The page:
Christos Tsiolkas - Dead Europe
- Doug Johnstone
- 18 October 2011
Brutally bleak but beautiful novel, re-issued in the wake of The Slap's international success
The Slap was a major breakthrough for Australian writer Christos Tsiolkas, winning the Commonwealth Writers’ Prize in 2009 and becoming an international bestseller into the bargain. In the wake of that success, Tsiolkas’ backlist is emerging in the UK for the first time, including this third novel. Dead Europe is an ambitious and skilfully executed work. A very bleak commentary on humanity, it shares The Slap’s nihilistic brutality and while lacking a little narrative drive, it compensates with real depth and resonance.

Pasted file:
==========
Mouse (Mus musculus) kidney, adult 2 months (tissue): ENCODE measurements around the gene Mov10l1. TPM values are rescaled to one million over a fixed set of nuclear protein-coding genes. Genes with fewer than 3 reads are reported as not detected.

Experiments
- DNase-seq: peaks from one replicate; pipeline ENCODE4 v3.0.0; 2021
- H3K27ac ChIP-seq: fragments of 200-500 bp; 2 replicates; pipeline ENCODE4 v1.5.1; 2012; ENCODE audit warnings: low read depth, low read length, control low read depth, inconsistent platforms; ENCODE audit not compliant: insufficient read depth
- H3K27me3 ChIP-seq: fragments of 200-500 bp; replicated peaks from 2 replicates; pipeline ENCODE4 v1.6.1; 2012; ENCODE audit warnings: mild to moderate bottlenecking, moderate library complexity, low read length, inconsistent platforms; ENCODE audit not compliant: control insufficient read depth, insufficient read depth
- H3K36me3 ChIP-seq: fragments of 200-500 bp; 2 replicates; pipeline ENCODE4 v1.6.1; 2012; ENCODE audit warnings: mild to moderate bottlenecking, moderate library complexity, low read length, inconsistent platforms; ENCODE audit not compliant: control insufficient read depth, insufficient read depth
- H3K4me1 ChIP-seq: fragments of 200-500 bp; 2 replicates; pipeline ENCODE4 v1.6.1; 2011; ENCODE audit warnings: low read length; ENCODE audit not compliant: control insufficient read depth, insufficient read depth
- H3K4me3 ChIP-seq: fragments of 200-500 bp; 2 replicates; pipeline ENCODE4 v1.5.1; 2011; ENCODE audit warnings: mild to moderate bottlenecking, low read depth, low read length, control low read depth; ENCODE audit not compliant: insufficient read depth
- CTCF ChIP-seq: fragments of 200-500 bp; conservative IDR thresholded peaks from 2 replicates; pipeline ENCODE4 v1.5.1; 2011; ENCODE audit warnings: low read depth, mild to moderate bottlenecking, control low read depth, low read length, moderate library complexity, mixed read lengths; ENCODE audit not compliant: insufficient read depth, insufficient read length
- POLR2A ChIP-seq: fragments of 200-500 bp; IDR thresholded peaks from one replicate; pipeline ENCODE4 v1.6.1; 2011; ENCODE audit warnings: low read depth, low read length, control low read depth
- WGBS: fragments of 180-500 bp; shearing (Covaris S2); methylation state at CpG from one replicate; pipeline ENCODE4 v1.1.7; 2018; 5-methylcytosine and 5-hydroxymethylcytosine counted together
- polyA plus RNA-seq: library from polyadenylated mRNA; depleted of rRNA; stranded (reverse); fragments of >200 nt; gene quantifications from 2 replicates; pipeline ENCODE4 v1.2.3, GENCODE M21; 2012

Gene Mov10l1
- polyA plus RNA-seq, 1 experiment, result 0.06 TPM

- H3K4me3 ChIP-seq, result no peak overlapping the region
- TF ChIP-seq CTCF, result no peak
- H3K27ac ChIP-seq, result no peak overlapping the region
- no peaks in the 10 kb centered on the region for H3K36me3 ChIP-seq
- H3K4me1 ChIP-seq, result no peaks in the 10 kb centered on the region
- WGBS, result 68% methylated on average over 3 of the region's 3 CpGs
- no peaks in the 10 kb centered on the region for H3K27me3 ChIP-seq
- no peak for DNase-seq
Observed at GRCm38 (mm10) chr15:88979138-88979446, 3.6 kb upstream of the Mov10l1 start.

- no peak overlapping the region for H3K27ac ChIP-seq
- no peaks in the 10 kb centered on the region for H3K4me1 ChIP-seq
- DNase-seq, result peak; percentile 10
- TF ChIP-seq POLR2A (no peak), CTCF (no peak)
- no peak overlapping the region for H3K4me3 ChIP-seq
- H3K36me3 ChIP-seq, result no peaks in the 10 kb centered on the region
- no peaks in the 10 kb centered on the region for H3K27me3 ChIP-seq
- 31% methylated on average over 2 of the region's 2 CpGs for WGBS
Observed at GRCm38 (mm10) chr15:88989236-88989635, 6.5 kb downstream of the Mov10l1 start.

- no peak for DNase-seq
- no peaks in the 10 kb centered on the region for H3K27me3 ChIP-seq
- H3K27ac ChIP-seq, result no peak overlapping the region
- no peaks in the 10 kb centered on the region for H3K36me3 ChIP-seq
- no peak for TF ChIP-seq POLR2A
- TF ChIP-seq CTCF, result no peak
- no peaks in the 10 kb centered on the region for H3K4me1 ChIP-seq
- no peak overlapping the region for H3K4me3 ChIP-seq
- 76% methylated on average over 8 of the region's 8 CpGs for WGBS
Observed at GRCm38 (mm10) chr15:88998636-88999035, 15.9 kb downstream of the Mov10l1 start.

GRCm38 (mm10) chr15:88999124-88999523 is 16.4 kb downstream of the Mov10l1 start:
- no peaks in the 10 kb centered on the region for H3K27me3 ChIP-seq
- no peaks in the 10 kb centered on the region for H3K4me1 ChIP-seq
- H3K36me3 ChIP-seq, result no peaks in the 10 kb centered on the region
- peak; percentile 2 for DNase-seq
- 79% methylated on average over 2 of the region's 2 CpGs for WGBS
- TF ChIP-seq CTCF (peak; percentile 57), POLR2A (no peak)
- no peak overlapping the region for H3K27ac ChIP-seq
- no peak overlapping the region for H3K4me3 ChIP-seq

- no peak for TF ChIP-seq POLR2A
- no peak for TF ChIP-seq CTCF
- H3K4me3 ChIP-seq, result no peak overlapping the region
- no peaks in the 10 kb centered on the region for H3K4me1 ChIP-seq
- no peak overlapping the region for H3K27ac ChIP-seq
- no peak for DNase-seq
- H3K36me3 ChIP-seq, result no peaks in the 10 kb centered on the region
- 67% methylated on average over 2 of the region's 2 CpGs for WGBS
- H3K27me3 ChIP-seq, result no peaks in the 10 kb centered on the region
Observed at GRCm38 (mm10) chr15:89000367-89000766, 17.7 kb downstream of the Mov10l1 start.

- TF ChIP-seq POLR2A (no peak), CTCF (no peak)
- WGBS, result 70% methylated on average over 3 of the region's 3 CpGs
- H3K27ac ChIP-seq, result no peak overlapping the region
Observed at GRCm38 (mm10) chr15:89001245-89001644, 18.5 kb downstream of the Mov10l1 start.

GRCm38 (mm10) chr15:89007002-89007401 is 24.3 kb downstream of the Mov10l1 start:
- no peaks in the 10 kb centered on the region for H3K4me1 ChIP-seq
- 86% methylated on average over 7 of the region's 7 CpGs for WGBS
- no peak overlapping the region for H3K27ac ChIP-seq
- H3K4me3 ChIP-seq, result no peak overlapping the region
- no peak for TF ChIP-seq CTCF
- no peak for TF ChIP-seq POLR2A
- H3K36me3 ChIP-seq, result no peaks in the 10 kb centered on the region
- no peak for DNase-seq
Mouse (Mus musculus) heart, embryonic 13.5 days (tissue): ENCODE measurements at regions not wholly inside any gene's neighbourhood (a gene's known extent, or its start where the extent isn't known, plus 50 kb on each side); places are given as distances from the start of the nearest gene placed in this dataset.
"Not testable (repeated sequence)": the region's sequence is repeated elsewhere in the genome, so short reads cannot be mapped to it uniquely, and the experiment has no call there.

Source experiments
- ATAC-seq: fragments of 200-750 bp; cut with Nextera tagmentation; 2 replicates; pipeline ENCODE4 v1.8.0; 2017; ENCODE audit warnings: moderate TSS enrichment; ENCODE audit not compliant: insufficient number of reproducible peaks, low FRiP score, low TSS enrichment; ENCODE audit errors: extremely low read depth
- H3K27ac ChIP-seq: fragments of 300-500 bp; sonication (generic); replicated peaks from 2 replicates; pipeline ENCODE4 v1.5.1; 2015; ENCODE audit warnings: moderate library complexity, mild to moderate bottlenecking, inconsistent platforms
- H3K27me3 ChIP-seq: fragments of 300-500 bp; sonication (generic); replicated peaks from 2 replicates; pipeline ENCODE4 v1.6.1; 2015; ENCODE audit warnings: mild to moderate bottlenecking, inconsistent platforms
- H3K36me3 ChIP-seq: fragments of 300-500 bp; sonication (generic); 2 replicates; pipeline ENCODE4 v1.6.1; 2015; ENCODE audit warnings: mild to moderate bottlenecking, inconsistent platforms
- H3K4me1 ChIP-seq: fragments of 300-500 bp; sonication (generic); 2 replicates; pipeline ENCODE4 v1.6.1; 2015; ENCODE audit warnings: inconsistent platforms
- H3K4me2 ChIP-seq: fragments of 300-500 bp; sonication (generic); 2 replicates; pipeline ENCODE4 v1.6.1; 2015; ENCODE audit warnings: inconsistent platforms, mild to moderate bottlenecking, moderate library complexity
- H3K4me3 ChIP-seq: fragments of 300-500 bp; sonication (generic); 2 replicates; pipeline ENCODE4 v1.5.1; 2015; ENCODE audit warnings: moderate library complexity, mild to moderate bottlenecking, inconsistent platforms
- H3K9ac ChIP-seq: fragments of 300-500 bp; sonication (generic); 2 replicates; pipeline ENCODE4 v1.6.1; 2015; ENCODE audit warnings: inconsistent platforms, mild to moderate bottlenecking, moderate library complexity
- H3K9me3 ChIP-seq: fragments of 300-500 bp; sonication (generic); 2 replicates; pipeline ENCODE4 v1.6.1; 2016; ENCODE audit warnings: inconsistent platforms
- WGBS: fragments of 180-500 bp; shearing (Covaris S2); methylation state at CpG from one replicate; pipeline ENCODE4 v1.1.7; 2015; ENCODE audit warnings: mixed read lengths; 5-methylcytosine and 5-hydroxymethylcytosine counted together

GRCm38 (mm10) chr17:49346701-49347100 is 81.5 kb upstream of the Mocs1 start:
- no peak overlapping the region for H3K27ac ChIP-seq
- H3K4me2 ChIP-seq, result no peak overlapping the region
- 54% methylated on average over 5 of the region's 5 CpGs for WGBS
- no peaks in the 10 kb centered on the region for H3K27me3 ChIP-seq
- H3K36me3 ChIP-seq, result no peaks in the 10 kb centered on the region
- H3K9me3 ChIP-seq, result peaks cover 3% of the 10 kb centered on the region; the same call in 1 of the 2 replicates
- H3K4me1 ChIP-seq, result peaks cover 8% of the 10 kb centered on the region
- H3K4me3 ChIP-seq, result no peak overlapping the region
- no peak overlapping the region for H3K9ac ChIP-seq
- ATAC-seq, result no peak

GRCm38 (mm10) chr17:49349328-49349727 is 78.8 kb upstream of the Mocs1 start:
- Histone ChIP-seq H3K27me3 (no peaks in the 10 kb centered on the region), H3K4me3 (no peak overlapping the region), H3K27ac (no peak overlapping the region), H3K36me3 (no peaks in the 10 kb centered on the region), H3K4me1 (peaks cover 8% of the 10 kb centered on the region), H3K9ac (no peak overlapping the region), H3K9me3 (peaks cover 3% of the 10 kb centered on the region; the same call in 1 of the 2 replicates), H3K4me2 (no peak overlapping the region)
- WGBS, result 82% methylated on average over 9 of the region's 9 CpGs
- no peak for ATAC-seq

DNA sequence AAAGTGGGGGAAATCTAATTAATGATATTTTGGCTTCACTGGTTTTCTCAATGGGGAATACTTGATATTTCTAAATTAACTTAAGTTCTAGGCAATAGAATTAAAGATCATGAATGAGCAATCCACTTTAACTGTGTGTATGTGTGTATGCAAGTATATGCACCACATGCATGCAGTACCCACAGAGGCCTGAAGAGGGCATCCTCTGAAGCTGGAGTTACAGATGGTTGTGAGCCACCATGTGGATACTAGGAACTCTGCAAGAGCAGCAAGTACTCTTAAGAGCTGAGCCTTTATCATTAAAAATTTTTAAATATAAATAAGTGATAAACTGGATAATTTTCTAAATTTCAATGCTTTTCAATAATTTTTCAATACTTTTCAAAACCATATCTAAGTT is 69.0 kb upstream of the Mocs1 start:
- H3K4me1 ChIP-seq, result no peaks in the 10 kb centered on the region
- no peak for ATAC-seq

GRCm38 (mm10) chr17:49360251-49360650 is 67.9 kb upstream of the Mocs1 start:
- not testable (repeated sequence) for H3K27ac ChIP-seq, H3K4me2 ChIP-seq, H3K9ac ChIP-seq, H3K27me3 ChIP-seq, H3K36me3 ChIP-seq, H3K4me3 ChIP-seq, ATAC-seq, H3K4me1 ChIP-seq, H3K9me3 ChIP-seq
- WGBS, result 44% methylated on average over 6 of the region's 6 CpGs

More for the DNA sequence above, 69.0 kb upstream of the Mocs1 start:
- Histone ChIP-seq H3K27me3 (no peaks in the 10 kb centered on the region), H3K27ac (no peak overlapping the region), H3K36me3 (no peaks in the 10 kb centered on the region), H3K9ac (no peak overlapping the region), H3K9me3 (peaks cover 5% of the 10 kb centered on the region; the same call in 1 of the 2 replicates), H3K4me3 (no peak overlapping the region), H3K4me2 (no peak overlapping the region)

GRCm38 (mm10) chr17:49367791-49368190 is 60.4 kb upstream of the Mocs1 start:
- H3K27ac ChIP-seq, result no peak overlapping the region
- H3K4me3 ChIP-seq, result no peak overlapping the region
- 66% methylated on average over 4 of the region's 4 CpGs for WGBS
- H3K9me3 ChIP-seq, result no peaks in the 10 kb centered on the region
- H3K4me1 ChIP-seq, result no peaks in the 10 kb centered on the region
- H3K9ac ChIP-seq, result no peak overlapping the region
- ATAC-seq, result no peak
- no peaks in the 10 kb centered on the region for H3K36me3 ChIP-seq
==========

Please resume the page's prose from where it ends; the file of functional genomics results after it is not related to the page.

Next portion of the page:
Isaac is a failing thirtysomething Greek-Australian photographer drifting around Europe, from Greece to Prague and eventually winding up in England, encountering an amoral world of hate, racism and prejudice. Intercut with that are historic sections from the Greek village of Isaac’s family, sections brimming with sinister myth and superstition. Harrowing and desolate at times, Dead Europe is not an easy read, but there is beauty in that desperation.